Consumers in California don’t have to right to sue food producers over alleged violations of organic standards, according to the state’s Court of Appeal.
Such lawsuits are preempted by federal law, which charges the USDA with enforcing organic standards and labeling, the ruling said.
“Limiting private enforcement furthers the congressional purpose and objective to nationalize organic labeling standards and to avoid the inevitable divergence of applicable state laws and enforcement strategies,” the opinion said.
The ruling stems from a complaint filed by consumer Michelle Quesada against Herb Thyme Farms, an herb grower in Pico Rivera, Calif.
The lawsuit claimed the farm labeled a package of herbs as “organic” even though it contained a mix of conventional and organic crops.
The plaintiff accused the company of false advertising, deceptive trade practices and other unlawful conduct under state consumer protection laws.
A three-judge state appellate panel has found that the lawsuit must be dismissed because it would undermine the consistency of federal organic rules.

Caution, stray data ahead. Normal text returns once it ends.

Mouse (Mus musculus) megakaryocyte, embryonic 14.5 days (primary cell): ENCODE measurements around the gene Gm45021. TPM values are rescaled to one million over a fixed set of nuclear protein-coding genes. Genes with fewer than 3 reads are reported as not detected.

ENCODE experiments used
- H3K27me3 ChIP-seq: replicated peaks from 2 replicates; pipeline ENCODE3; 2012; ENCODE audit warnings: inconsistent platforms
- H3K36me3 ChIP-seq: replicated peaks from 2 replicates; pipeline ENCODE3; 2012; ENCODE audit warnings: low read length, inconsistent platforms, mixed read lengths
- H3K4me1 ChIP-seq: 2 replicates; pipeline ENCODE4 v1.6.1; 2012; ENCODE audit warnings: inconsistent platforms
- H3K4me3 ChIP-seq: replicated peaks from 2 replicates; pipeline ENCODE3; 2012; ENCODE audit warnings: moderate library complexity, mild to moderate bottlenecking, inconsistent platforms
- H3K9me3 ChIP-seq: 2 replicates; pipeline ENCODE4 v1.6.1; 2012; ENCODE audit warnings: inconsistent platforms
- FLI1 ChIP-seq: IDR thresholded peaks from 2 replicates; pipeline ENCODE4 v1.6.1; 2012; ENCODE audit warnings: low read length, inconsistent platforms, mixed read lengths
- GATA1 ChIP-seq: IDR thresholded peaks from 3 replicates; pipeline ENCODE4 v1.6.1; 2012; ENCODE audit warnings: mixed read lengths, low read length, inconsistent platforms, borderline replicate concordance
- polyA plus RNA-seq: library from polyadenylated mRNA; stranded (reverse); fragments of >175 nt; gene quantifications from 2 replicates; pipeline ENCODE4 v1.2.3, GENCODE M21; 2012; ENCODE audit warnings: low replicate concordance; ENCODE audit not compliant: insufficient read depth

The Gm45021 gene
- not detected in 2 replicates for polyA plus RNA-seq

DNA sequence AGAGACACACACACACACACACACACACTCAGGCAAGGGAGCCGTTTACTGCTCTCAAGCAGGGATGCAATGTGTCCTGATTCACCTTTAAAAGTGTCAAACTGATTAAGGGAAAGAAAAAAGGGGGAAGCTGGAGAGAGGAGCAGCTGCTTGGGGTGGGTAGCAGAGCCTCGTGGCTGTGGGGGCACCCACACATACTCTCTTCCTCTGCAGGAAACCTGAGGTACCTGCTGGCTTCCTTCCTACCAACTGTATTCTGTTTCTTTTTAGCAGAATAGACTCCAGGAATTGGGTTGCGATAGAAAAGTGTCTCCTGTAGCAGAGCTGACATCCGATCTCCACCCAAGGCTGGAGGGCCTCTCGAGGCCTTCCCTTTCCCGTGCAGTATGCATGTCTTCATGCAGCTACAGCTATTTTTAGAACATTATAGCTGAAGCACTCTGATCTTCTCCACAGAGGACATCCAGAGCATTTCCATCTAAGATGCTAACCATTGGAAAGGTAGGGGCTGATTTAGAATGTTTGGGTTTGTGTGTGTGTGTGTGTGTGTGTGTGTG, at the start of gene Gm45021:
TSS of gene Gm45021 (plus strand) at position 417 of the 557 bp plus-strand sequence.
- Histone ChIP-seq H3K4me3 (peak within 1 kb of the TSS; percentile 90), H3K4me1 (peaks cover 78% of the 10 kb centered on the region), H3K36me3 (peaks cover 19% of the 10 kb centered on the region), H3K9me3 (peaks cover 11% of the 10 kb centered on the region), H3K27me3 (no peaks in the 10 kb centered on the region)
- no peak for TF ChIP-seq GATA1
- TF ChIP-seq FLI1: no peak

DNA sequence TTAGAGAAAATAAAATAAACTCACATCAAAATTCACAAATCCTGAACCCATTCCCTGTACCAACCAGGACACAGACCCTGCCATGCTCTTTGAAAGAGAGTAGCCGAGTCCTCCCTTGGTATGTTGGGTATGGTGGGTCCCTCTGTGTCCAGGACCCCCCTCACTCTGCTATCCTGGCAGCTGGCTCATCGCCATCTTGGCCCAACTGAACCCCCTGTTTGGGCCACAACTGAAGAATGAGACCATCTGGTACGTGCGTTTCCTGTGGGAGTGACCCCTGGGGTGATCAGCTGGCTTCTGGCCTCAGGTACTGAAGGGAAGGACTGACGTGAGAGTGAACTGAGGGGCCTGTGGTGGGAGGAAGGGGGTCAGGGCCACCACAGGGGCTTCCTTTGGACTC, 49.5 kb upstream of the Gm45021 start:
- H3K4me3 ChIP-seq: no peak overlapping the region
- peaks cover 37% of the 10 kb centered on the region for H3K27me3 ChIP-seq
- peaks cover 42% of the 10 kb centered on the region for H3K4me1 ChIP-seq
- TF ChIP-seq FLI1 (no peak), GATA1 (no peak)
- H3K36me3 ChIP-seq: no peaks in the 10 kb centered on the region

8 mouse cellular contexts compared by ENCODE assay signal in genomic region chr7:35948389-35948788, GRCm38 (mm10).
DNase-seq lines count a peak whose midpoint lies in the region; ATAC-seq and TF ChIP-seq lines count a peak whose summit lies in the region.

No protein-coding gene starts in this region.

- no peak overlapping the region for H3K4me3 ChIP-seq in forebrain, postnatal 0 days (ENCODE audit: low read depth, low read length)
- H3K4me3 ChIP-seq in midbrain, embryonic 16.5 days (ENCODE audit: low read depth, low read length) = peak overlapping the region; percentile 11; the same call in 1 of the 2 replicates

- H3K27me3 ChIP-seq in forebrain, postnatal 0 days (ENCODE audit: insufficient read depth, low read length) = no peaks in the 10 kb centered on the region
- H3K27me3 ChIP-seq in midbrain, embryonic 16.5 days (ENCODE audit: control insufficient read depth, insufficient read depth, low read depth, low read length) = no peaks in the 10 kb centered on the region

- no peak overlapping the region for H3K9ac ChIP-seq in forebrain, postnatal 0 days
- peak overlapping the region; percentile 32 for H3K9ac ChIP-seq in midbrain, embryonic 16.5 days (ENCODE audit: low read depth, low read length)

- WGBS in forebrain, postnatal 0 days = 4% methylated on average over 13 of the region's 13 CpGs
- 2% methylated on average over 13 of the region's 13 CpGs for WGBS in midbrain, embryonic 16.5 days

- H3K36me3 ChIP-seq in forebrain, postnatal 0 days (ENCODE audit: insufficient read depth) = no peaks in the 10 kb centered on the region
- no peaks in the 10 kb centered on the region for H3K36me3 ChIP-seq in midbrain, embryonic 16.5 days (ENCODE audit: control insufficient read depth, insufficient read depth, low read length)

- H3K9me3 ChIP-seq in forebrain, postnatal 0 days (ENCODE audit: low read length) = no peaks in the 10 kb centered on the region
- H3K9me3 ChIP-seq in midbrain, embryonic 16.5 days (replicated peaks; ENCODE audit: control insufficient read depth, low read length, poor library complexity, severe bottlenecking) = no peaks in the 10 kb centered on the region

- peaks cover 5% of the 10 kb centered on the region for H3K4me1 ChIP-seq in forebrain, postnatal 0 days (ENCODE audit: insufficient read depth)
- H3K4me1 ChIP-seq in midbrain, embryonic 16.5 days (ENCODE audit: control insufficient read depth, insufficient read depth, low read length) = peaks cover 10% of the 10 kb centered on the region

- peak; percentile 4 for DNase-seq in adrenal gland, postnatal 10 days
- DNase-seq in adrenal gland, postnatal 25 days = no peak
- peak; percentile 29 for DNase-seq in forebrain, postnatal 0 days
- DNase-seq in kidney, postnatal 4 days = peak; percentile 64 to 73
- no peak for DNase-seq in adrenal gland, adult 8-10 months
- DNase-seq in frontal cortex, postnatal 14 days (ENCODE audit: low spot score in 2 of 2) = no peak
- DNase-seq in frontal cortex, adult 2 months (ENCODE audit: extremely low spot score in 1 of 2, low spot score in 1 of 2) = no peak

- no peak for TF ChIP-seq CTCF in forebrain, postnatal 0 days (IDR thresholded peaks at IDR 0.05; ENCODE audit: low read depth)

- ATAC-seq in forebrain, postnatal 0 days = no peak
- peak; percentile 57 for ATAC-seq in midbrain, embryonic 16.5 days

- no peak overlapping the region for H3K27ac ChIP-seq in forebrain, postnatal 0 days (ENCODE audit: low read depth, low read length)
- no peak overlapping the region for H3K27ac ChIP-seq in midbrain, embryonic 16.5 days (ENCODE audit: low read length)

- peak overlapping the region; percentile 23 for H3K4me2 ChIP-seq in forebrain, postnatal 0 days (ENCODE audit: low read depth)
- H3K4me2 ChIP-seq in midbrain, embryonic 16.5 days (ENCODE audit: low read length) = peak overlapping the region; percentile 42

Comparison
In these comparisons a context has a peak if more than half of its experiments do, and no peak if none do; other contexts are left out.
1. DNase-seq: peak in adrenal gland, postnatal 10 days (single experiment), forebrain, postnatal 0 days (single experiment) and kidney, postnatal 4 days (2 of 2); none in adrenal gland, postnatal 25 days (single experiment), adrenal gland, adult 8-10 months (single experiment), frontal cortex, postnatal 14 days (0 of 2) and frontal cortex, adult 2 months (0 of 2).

While Congress did not “expressly” preclude such private complaints, they would “frustrate” the intent of federal law and thus are preempted, the ruling said.
Quesada argued that her claims should nonetheless be allowed to proceed because California has its own “state organic program,” or SOP.
The judges rejected this argument, ruling that California’s program is only meant to administer federal rules within the state — it doesn’t create its own organic standards or private rights of enforcement.
“This might lead to conflicting interpretations of the national organic standards in states with SOPs, which would affect interstate commerce and defeat Congress’s purpose in establishing federal and state government oversight to ensure a national organic standard,” the opinion said.
Capital Press was unable to reach an attorney for Quesada as of press time.
Mark Kemple, attorney for Herb Thyme Farms, said the ruling is good news not only for his client but other organic growers a well.
“You have to have one strike zone and one umpire,” he said.
The USDA has broad power over organic operations and can shut them down if they’re not complying with the rules, Kemple said.
If private parties were allowed to second-guess the agency with litigation, farmers wouldn’t be able to depend on organic certification, he said.
“You’re not going to have people throwing their hat into the organic ring, because there’s too much exposure,” Kemple said.
While the Court of Appeal ruling is only binding precedent within California, other courts can still use it as a guide in similar cases, he said.